As for your idea to modify the system to try and increase manifold vacuum and help idle, I did try it on my engine with very little result. My V8 runs only 8" of vacuum at idle, an I6 would never even idle with that low vacuum, I would imagine the large camed I6's would be in the mid teens. With the PCV system totally blocked I only saw a 0.5-1" gain, if that would be enough to help idle at all I doubt it but it may be worth a try.
Top
 Profile  
 
 
Posted: Tue Sep 13, 2005 8:07 pm 
Getting Side Ways
Offline
User avatar

Age: 36

Posts: 8655

Joined: 5th Nov 2004

Gallery: 37 images

Ride: V8 EF Futura

Location: Adelaide CBD
SA, Australia

EDXR8 wrote:
My V8 runs only 8" of vacuum at idle


Yikes :!:

What cam did you put in the poor thing grant?? My stock HO runs a solid 19"...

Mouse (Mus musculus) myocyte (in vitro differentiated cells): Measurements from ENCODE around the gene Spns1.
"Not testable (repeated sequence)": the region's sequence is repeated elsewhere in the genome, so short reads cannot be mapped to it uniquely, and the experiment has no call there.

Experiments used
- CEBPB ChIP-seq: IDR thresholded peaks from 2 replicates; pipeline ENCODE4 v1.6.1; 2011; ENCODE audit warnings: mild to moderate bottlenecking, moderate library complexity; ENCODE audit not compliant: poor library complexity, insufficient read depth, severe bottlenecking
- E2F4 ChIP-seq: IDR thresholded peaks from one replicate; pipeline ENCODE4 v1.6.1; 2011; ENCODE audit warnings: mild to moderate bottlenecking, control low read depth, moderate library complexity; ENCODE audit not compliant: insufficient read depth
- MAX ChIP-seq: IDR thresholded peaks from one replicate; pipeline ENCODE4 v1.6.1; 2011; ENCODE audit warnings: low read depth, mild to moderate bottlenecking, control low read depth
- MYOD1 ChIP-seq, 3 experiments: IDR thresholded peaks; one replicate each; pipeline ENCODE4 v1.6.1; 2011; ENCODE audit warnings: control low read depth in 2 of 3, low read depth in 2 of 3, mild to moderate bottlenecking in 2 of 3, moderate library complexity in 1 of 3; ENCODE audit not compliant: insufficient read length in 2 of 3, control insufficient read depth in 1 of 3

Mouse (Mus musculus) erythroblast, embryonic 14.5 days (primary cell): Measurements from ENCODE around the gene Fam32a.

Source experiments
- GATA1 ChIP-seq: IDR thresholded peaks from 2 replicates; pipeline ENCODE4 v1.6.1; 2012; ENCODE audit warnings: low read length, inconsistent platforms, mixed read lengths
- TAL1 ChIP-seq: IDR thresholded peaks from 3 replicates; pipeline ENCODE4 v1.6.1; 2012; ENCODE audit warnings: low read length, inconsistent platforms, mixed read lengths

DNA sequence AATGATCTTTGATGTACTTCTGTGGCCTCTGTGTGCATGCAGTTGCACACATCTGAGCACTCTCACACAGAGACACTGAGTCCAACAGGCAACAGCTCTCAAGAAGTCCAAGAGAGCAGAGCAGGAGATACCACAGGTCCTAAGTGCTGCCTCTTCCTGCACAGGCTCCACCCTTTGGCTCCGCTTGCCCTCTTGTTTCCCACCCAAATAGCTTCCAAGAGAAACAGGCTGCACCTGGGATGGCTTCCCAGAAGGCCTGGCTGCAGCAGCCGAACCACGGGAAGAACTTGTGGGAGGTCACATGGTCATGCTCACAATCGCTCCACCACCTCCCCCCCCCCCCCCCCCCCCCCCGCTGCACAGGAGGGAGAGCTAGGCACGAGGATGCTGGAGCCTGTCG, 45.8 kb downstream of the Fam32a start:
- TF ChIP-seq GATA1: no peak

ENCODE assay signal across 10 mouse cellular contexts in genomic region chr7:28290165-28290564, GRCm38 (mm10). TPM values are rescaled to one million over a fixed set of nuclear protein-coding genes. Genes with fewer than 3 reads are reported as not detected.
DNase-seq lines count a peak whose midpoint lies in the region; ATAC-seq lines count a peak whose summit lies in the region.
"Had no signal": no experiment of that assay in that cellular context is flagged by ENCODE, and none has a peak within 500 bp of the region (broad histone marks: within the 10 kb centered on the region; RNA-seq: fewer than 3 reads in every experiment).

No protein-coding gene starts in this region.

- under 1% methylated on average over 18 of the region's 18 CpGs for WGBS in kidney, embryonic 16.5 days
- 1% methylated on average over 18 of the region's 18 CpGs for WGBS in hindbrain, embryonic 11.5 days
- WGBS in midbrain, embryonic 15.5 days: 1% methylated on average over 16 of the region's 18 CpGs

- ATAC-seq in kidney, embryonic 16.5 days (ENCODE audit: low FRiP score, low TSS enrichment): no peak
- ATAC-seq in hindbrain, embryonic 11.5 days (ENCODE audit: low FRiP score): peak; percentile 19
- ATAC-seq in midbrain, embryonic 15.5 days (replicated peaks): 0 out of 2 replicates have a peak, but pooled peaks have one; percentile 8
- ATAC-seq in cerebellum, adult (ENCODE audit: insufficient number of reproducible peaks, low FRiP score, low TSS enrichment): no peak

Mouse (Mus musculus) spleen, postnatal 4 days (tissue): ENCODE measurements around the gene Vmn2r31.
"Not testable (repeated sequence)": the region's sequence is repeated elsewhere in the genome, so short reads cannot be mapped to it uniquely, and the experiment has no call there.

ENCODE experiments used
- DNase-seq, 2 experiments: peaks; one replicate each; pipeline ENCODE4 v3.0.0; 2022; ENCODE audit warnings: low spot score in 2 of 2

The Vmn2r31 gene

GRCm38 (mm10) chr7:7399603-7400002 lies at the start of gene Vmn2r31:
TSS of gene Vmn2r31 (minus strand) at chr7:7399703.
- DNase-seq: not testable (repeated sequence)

_________________

I promise..... I will never die.

Fordmods Administration Group MINOR PUNKED

Top
 Profile  
 
 
Posted: Wed Sep 14, 2005 10:36 am 
Getting Side Ways
Offline

Age: 50

Posts: 912

Joined: 22nd Mar 2005

Gallery: 1 images

Location: FNQ
QLD, Australia

Excellent info on the result with completely blocked PCV Valve - as you say, it's not much - but in a marginal situation it might make a difference on the 6 cylinder and show more of a result (ie. with the speed density system).

 

_________________

96 EF Auto GLi - Bilstein Shocks - Adjustable Front sway bar - JMM Cam - TI Perf J3 - TCI 2500/3000 stall converter. 2015 Jeep Cherokee Trailhawk.

Top
 Profile  
 
Display posts from previous:
Sort by  
 Page 1 of 2  [ 17 posts ]  Go to page 1, 2  Next

Who is online

Users browsing this forum: No registered users and 28 guests


You cannot post new topics in this forum
You cannot reply to topics in this forum
You cannot edit your posts in this forum
You cannot delete your posts in this forum
You cannot post attachments in this forum

 

 

It is currently Tue Dec 12, 2017 11:54 pm All times are UTC + 11 hours

 

 

(c)2014 Total Web Solutions Australia - Australian Web Hosting and Domain Names